In a much-anticipated decision, a divided National Labor Relations Board (Board or NLRB) ruled that employees have a presumptive statutory right to use their employers’ email systems for non-business purposes, including communicating with one another about union organizing. The decision, Purple Communications, Inc., issued December 10, 2014, overturns the Board’s prior precedent in Register Guard, which previously held that employees do not have a statutory right to use their employers’ email systems to engage in “Section 7 activities” like union organizing. In Purple Communications, a three-member Board majority concluded that Register Guard was “clearly incorrect,” reasoning further that email usage in the workplace has dramatically changed in the years since it was decided.

Purple Communications arose in the wake of union representation elections held at 16 Purple Communications’ call centers. The union seeking to organize the call center workers, the Communications Workers of America (CWA), objected to the election results at two facilities where employees had voted against representation, arguing that the employer’s electronic communication policy – which prohibited personal use of the company’s email system – unlawfully obstructed employees’ ability to choose freely in the election. Relying onRegister Guard, an NLRB administrative law judge rejected the CWA’s arguments, finding Purple Communications’ policy to be lawful.

Overturning the ALJ and Register Guard, a majority consisting of the three Democratic Board members determined that Register Guard focused too much on the employers’ interests in controlling access and usage of their electronic communications systems, and too little on the fact that email has become a common and important form of workplace communication. In an attempt to reconcile the competing interests at stake, the Board majority held that “employee use of email for statutorily protected communication on nonworking time must presumptively be permitted by employers who have chosen to give employees access to their email systems.”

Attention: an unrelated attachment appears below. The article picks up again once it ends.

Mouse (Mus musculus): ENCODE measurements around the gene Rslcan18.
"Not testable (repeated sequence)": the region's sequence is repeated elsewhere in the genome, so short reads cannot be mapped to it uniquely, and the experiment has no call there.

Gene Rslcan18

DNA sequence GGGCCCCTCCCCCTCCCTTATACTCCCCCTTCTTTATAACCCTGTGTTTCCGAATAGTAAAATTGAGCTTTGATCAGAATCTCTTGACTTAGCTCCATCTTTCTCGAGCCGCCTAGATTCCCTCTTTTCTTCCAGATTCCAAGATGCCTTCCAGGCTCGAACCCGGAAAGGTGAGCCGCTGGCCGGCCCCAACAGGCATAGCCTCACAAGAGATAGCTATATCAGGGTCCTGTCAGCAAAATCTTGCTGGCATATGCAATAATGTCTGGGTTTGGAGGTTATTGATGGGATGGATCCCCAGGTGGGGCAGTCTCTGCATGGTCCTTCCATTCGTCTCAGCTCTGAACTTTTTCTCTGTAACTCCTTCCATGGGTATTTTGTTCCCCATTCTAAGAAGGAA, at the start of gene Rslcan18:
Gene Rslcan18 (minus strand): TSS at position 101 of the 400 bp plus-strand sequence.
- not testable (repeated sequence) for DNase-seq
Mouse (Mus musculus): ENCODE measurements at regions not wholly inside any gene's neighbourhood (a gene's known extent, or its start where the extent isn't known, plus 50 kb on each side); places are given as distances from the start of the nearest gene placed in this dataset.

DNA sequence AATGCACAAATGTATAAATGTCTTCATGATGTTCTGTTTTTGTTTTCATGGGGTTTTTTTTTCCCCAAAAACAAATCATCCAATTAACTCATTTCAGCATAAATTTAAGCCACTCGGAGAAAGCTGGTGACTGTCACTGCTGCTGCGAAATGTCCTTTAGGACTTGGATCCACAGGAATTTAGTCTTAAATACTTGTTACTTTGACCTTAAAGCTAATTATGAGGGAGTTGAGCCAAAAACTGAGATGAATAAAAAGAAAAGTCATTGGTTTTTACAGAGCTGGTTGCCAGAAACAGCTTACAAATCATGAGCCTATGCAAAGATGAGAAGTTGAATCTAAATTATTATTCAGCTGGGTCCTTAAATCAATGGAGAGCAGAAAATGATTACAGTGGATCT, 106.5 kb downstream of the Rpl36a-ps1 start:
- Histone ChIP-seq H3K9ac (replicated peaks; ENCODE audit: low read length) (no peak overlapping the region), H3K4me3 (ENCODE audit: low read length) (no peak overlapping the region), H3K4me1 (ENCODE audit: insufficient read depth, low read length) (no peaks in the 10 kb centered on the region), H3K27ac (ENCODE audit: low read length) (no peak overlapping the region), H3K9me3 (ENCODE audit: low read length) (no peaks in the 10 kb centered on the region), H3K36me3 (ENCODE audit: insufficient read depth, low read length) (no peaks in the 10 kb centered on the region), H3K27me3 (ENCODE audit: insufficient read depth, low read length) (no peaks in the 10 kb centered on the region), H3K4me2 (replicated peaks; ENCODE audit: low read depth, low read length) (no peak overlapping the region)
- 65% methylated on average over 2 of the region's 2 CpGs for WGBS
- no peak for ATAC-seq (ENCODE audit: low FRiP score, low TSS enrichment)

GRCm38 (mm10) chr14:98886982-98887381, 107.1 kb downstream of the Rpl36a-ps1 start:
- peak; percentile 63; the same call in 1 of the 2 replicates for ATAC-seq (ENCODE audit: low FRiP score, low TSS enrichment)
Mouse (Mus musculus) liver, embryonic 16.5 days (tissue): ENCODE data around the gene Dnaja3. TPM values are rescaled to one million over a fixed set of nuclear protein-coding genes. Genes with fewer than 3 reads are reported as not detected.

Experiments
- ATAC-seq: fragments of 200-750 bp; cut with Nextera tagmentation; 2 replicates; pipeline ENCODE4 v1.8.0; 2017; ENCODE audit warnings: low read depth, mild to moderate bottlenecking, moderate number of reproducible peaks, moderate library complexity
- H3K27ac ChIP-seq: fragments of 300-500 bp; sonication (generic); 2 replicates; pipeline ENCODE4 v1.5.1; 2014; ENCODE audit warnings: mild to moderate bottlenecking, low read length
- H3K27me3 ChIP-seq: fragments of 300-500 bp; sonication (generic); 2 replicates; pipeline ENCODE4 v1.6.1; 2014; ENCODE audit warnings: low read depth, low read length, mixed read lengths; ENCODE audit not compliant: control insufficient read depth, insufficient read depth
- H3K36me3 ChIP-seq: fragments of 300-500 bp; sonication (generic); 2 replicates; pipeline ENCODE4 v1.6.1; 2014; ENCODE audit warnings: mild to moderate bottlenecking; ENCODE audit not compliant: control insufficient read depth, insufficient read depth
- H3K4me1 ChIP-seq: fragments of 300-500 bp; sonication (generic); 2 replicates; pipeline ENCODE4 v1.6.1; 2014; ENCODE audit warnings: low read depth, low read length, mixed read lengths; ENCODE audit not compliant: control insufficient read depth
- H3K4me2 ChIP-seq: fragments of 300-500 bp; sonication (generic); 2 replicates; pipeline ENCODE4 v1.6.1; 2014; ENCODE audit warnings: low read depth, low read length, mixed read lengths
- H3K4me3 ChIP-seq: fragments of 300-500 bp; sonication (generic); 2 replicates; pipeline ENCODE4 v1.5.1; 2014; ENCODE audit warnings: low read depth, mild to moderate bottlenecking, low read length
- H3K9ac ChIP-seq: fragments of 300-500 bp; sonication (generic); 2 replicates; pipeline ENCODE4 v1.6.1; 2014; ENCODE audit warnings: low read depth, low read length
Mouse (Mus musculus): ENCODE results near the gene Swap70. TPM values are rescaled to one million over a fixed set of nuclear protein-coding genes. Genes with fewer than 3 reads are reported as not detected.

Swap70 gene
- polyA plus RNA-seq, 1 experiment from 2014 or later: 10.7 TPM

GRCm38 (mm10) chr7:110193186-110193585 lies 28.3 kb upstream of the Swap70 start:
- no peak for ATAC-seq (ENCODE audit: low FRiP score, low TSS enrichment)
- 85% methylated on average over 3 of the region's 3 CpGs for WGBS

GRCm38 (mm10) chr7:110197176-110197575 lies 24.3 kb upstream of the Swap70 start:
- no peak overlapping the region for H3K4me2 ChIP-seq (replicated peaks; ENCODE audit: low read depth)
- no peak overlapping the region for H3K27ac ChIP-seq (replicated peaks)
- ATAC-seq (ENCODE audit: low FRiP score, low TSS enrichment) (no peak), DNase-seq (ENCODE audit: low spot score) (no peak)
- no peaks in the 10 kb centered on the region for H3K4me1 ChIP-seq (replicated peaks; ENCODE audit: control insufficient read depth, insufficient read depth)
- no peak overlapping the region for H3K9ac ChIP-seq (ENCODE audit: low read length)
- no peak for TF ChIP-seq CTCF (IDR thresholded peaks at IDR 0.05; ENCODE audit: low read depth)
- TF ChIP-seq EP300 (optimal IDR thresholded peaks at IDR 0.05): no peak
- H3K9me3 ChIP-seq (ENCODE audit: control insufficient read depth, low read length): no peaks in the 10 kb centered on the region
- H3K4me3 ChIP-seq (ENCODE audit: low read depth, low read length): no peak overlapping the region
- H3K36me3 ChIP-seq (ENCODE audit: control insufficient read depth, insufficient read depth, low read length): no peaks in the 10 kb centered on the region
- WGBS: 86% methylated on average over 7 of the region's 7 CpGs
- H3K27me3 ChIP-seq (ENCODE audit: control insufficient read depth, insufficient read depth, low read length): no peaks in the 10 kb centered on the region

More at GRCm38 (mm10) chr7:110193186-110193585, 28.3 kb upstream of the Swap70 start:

The majority called its decision “carefully limited,” explaining: (1) the decision applies only to employees who have been granted access to an employer’s email system, and does not require that such access be granted in the first place; (2) employers retain the ability to impose and justify a total ban on all personal use of email, including activity protected under Section 7, under special circumstances; and (3) the decision does not address access to email systems by non-employees or other types of electronic communications. Further, the Board explained that an employer retains the ability to establish controls over email systems to maintain discipline and production, provided that such controls are enforced consistently and in a non-discriminatory fashion.

Republican Board Members Johnson and Miscimarra dissented. Member Johnson, in particular, argued that the Board’s new standard violated the First Amendment by forcing companies to pay for speech they do not support. Further, he criticized the majority opinion as “creat[ing] a sweeping new rule that interferes with an employer’s well-established right to restrict employee use of its property based on convenience. This new framework threatens to undermine an employer’s right, as recognized by Board and court precedent, to have a productive workforce.”

The Board’s decision in Purple Communications necessitates review and possible revision of personnel policies addressing employee use of email in the workplace. In addition, the majority’s opinion warns that cases on the near horizon may address similar issues involving other forms of electronic communication, including social media and instant messaging. We will keep you abreast of future developments in this area as they occur.